#2
The video is blocked in the US.
^^The above is a Cryptic Metaphor^^


"To know the truth of history is to realize its ultimate myth and its inevitable ambiguity." Everything is made up and the facts don't matter.


MUSIC THEORY LINK
#3
It's raspberry beret by warren Zevon,
In fact, if anyone has any tips on chords/tunings Warren Zevon often uses that would be great, thanks
#4
Are you looking for a different way to play chords that are too difficult for you?
If you are, stop it. Just practice more and they'll get easier.

If you're just curious about other chords that will fit in, have a look at chord substitution. Basically, if any two chords share two or more notes, you can use either in place of the other one.
http://en.wikipedia.org/wiki/Chord_substitution
#5
Ultimately, look, you've got to get your barre-shaped chords down. It takes practice (and a properly set-up guitar) but it's such a vital skill.

That being said, when you're playing something's in the key of E you can often use a B7 for that B major, and there's an open B7 fingering that's pretty useful which you should learn: 021202 low to high.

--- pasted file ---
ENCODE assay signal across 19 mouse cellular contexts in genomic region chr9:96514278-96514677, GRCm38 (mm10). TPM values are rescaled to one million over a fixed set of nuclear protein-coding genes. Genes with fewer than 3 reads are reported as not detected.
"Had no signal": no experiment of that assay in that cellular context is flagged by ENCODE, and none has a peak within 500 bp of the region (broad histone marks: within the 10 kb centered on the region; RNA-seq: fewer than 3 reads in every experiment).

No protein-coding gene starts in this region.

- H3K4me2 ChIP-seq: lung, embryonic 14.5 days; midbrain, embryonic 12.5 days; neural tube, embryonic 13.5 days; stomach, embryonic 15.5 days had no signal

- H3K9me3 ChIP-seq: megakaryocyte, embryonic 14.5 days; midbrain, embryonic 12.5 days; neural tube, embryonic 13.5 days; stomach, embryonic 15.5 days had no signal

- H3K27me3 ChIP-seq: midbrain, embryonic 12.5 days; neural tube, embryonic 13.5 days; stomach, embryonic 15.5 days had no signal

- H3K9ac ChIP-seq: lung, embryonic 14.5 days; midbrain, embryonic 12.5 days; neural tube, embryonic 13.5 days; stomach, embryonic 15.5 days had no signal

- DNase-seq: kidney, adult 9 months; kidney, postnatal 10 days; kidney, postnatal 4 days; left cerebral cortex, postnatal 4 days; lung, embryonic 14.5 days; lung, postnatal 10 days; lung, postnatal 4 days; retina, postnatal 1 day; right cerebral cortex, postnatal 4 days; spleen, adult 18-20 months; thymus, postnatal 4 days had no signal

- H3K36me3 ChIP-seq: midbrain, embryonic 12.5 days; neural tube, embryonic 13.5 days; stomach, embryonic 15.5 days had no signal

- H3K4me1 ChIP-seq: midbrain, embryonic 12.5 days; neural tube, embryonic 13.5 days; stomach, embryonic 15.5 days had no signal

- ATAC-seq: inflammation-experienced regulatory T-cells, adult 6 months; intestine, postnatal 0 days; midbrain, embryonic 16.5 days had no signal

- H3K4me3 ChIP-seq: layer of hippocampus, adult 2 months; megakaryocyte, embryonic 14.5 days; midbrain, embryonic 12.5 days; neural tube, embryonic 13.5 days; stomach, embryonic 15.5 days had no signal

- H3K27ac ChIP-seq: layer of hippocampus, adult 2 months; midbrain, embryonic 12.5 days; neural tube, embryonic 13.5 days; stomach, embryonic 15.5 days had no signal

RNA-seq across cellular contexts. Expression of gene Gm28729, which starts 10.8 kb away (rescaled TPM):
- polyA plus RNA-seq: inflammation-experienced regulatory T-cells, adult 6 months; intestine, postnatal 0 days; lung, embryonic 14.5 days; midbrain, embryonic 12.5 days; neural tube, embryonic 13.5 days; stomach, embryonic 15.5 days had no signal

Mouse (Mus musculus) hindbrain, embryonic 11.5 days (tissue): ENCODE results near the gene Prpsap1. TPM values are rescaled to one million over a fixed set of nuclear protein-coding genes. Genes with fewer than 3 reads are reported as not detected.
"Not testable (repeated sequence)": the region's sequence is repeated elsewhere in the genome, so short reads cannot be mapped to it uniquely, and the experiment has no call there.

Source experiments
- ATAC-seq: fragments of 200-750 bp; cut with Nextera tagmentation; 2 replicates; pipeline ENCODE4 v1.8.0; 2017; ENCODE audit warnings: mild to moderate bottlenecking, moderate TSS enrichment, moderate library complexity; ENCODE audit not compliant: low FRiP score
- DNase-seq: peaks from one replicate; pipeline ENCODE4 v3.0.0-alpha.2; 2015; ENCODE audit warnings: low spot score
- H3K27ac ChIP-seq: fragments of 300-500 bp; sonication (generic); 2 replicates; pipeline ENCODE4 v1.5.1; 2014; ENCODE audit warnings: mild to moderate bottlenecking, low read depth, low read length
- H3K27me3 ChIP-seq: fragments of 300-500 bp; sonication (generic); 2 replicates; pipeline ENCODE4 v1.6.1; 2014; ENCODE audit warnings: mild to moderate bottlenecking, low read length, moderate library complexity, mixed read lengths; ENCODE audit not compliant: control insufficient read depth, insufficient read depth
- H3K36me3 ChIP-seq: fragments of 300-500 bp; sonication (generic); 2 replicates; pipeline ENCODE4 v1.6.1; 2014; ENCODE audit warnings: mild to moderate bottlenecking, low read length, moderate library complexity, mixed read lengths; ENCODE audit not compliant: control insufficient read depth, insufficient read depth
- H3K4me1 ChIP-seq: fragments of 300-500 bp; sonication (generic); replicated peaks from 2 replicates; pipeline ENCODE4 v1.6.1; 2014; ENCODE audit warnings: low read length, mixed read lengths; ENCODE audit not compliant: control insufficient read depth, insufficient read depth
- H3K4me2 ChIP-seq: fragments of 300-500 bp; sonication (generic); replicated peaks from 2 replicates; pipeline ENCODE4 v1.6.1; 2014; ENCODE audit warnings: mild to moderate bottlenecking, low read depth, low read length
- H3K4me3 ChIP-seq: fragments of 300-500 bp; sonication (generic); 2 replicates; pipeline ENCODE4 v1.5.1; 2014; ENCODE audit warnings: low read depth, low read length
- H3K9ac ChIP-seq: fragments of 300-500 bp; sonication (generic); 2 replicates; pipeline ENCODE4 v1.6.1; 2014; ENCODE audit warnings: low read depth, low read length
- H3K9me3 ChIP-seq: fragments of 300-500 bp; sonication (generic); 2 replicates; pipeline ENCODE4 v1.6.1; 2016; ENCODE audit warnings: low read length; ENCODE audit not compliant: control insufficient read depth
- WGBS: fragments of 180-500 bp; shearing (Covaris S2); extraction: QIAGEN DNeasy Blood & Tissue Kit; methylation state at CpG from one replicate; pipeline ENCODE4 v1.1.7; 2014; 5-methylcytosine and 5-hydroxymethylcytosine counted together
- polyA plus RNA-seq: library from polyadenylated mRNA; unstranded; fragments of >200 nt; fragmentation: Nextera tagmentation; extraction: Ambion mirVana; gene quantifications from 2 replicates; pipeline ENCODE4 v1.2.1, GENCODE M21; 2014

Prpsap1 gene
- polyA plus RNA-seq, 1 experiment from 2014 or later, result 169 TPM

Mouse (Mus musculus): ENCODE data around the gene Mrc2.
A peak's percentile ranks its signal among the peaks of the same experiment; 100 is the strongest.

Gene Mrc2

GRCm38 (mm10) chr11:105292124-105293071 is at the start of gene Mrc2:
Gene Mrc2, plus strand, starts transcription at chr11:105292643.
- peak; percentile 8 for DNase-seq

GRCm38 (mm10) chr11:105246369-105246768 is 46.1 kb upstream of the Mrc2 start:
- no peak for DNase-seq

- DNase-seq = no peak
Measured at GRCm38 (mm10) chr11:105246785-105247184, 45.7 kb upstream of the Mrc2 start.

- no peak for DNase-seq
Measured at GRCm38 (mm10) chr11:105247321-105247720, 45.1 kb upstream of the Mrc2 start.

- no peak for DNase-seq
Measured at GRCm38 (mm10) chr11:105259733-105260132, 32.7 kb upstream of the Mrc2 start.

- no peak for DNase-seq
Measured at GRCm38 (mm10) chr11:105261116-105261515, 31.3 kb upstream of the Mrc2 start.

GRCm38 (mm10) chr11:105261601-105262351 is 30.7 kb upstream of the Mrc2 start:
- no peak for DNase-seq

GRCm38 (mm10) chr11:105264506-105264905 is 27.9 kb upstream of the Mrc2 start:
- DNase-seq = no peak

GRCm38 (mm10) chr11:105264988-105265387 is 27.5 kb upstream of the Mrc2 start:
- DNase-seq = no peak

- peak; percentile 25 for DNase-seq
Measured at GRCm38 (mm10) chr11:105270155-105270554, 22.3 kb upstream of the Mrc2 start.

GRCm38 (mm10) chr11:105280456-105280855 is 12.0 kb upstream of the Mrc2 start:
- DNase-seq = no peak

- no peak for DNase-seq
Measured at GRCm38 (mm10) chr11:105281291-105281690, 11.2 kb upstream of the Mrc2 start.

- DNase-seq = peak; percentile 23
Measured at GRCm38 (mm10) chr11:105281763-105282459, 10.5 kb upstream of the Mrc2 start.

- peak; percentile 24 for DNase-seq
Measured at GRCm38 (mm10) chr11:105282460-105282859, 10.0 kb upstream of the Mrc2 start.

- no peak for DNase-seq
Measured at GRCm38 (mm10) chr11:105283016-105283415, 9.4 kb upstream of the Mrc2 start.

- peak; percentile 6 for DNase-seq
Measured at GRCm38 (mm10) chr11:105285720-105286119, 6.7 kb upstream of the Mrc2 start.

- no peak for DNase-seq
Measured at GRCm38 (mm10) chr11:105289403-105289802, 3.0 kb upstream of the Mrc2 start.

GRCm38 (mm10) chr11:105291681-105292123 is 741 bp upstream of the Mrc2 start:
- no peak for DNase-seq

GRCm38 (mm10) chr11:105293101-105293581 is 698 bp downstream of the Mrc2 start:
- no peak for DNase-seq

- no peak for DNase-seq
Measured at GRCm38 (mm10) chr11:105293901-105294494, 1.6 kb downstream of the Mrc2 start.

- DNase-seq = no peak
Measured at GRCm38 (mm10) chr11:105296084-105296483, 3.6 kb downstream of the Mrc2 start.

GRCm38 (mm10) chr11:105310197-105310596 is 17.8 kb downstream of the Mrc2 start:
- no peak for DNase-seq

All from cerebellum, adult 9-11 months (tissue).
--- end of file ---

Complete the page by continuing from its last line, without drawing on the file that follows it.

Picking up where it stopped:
#6
Quote by HotspurJr
Ultimately, look, you've got to get your barre-shaped chords down. It takes practice (and a properly set-up guitar) but it's such a vital skill.

That being said, when you're playing something's in the key of E you can often use a B7 for that B major, and there's an open B7 fingering that's pretty useful which you should learn: 021202 low to high.

Why would you have the open E sounding in a B7 chord? The root of B7 is NOT E, it's a B (and B also happens to be the bass note in most cases).
#7
One thing you can do, which doesn't sound exactly like it but it sounds nice is to take the E shake, slide it up so that your index finger is on the 6th fret with the E, b, and e strings open and slide it up again 2 more frets for B major.
Its not exactly the same as the barre chords but it has a nice, unique sound to it